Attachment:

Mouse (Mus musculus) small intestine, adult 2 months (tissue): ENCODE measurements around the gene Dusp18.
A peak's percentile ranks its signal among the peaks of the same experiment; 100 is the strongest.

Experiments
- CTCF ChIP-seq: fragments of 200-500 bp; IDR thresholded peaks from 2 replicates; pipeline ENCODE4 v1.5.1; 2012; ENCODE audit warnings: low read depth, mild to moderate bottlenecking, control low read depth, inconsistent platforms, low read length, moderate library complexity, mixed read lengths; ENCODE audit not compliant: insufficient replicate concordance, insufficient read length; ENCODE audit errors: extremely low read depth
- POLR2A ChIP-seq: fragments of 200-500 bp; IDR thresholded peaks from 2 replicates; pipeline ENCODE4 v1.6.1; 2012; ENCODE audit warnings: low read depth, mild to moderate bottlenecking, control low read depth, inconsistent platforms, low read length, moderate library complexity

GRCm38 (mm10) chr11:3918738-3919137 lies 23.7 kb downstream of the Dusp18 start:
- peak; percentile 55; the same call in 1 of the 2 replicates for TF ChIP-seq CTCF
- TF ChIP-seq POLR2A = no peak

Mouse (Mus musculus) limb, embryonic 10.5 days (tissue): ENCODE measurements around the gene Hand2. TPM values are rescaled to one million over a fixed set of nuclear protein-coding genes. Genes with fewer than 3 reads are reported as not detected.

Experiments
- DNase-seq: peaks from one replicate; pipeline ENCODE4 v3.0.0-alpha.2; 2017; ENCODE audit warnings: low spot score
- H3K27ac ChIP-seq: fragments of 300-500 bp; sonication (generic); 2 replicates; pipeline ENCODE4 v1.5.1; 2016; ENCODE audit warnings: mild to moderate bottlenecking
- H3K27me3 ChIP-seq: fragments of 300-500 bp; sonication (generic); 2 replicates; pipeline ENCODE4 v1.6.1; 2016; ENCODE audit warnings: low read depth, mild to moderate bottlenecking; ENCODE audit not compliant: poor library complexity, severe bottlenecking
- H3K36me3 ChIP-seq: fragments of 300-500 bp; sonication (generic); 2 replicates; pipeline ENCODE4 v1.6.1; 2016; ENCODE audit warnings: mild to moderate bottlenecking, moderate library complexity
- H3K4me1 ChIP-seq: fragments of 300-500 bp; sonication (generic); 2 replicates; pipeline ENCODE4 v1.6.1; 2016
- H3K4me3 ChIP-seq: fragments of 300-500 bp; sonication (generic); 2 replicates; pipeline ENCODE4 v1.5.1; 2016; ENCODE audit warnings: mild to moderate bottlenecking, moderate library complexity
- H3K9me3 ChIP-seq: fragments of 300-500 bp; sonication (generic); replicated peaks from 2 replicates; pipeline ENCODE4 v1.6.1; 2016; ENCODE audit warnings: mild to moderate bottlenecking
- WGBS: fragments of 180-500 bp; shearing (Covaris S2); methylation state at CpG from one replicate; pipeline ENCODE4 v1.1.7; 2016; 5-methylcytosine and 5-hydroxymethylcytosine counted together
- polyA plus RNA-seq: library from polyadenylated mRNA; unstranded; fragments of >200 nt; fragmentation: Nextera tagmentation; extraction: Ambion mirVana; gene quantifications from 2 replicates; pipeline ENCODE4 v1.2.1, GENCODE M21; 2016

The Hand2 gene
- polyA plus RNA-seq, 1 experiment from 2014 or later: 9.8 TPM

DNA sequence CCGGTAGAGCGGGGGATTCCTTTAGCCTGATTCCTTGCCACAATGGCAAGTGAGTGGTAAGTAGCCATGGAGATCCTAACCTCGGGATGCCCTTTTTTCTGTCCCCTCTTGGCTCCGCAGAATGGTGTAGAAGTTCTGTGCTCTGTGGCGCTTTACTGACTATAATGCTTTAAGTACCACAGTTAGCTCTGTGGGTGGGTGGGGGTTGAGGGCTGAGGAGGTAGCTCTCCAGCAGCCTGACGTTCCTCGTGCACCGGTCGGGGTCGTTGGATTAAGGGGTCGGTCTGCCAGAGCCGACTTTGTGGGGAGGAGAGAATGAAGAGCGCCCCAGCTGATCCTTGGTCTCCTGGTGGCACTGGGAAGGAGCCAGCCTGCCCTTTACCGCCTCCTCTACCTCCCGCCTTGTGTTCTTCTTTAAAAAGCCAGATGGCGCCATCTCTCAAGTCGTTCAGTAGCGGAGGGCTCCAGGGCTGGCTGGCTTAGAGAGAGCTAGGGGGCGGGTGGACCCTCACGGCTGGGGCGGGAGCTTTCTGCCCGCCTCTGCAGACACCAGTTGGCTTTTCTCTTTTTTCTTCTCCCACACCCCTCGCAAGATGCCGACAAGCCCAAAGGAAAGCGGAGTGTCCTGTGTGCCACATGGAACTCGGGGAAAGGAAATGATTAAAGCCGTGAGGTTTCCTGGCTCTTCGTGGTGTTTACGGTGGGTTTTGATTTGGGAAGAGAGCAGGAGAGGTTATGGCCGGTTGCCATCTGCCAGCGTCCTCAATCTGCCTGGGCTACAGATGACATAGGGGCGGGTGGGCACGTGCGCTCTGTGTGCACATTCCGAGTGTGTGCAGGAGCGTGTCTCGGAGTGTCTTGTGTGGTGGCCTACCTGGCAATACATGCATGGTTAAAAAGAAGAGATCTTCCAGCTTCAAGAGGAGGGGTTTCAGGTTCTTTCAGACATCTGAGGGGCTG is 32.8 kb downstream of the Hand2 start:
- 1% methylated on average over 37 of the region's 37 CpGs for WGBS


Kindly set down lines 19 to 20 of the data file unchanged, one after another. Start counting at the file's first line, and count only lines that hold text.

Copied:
- polyA plus RNA-seq: library from polyadenylated mRNA; unstranded; fragments of >200 nt; fragmentation: Nextera tagmentation; extraction: Ambion mirVana; gene quantifications from 2 replicates; pipeline ENCODE4 v1.2.1, GENCODE M21; 2016

The Hand2 gene